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Suppose A and B experience friction with each other but they move on a smooth floor. A is given a force F which is not enough to overcome friction; a frictional force equal to F, thus, acts on B. Now, one would expect both the objects to move together with a common acceleration, due to this friction. In which case, it can be said that

$\frac{F-f}{m_A}=\frac{f}{m_B}={a_A}={a_B}$

But this would imply that the accelerations of A and B are zero as $F=f$ for $F<{f_L}$. So does that mean that a force exerted on A that is less than the limiting value of static friction, will not result in collective acceleration of A and B?

This seems to contradict empirical behavior. For example, in case of a sufficiently heavy object on top of another, the application of a force that is not sufficient for the top object to overcome friction against the bottom object, still results in a collective acceleration.

I have attached a photo containing diagrams for reference.

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Your mistake is assuming that the frictional force that acts on B, which is $f$, is equal to the force $F$ exerted on A. Since A exerts a force $f$ on B, then by Newton's 3rd Law, B exerts an equal and opposite force on A. If $f=F$ then the net force on A is zero and A will not accelerate. But we know that A does accelerate, so we must have $f < F$.

The net force on A is $F-f$, so the acceleration of A is $a_A = \frac {F-f} {m_a}$. Similarly, the net force on B is $f$ and the acceleration of B is $a_B = \frac f {m_B}$. If the blocks move together then they must have equal acceleration so

$a_A=a_B \\ \Rightarrow \displaystyle \frac {F-f} {m_A} = \frac f {m_B} \\ \Rightarrow (F-f)m_B = f m_A \\ \Rightarrow \displaystyle F m_B = f(m_A + m_B) \\ \Rightarrow \displaystyle a_A = a_B = \frac f {m_B} = \frac F {m_A + m_B}$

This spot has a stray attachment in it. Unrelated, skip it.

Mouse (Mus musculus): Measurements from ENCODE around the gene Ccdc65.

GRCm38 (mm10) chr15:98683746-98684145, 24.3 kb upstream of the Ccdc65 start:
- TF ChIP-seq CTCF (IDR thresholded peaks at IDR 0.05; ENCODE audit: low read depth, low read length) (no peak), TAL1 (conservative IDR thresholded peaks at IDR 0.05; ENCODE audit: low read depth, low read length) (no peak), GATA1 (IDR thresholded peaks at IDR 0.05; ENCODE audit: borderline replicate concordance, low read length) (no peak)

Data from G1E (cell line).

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  • $\begingroup$ If the force applied is less than the limiting friction, then won't the friction basically act to stop the motion of A? I assumed that A "accelerates" only because it is affixed to B due to resistance from friction, while the reaction to that frictional force pulls B forward. $\endgroup$ Oct 4, 2022 at 5:00
  • $\begingroup$ @SashankSriram A accelerates because the force $F$ is applied to it. B accelerates because the friction force $f$ acts so as to reduce relative motion between A and B. The reaction $-f$ to the friction force acts on A to reduce its acceleration. But if B moves faster than A then friction would act in the opposite direction, to accelerate A and decelerate B. $\endgroup$
    – gandalf61
    Oct 4, 2022 at 8:10
  • $\begingroup$ My question is, won't f basically stop the relative motion between A and B due to F, as F is lesser than the limiting value of static friction (refer diagram where I have specificed F < $f_L$)? Your explanation makes sense if the friction acting is kinetic, but in this case it is static. So it is going to increase with F until the limit, and any relative motion between A and B is only going to happen beyond this point. $\endgroup$ Oct 4, 2022 at 10:54
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    $\begingroup$ @SashankSriram Yes, $f$ will stop any relative motion between A and B. And if there is no relative motion between A and B then they must have the same acceleration, which is $\frac F {m_A+m_B}$. $\endgroup$
    – gandalf61
    Oct 4, 2022 at 11:01
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    $\begingroup$ @SashankSriram No, no, no. I think you are misunderstanding the term "relative motion". No relative motion between A and B just means that each is stationary relative to the other. They can - and they do - both still accelerate, as long as they both accelerate at the same rate. Since A is accelerating then $f$ is not equal to $F$. $\endgroup$
    – gandalf61
    Oct 4, 2022 at 13:39

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